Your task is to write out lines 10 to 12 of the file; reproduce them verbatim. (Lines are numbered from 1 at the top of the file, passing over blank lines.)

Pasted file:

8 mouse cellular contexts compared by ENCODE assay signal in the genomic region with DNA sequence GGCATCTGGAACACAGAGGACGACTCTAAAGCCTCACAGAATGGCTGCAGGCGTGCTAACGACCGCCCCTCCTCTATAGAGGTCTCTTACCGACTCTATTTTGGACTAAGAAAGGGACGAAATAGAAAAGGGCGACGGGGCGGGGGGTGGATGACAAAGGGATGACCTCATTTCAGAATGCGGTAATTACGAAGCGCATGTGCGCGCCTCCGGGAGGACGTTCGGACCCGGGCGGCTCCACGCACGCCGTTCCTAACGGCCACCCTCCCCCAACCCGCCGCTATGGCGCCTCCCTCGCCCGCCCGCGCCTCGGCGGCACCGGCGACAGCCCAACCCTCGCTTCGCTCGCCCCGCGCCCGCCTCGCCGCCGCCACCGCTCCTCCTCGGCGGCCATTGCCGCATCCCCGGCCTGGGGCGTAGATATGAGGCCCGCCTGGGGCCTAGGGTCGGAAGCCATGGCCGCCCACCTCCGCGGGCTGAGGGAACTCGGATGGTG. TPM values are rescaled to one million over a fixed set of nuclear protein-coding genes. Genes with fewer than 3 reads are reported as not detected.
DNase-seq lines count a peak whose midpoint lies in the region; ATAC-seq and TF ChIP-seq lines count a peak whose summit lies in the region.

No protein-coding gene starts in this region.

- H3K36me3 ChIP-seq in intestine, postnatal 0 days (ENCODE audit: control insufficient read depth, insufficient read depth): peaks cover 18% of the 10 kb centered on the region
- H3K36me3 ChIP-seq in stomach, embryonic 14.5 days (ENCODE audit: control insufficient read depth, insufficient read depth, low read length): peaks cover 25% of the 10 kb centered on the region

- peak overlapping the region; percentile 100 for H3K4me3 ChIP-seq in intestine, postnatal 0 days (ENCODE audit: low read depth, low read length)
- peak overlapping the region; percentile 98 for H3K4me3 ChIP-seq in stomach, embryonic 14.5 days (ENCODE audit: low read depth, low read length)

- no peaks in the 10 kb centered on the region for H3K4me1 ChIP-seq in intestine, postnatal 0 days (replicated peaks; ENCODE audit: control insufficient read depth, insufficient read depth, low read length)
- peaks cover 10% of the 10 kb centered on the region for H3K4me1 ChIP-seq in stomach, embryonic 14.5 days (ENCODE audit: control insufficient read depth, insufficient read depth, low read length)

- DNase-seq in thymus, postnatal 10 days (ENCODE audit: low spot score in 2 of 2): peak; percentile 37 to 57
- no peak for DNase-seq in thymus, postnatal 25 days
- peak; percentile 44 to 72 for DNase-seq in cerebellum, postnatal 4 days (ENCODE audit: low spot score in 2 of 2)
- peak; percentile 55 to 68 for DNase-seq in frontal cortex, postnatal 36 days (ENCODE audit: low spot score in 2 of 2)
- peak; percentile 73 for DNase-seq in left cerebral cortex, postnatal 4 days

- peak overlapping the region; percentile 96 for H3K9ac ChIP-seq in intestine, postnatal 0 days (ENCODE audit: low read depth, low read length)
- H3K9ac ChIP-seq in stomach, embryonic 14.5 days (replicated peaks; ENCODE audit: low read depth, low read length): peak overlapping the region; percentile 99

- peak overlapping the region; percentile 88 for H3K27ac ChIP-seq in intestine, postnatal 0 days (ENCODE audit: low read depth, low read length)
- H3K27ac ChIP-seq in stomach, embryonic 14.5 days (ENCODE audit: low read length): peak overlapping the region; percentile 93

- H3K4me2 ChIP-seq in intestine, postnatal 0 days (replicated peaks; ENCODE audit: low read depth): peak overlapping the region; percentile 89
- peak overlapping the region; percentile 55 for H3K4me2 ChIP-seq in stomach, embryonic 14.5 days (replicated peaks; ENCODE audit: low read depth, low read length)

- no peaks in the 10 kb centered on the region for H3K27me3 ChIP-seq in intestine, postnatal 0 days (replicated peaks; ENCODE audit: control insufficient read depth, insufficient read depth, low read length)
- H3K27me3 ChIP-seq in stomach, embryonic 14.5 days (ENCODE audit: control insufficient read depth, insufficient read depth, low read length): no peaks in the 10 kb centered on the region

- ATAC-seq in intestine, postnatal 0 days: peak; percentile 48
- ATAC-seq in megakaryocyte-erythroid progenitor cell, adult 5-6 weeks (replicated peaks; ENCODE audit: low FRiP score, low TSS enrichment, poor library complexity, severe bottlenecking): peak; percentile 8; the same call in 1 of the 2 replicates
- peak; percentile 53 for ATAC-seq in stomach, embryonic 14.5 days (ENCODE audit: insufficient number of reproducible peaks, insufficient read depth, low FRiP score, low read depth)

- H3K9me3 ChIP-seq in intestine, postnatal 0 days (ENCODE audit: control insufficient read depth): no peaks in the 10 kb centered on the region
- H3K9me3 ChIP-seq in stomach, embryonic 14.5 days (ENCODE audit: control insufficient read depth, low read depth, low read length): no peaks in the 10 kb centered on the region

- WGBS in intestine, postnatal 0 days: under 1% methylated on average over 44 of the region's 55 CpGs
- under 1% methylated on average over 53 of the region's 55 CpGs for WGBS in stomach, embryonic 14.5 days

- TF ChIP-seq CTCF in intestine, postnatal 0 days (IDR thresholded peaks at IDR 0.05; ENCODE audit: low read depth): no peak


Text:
- DNase-seq in thymus, postnatal 10 days (ENCODE audit: low spot score in 2 of 2): peak; percentile 37 to 57
- no peak for DNase-seq in thymus, postnatal 25 days
- peak; percentile 44 to 72 for DNase-seq in cerebellum, postnatal 4 days (ENCODE audit: low spot score in 2 of 2)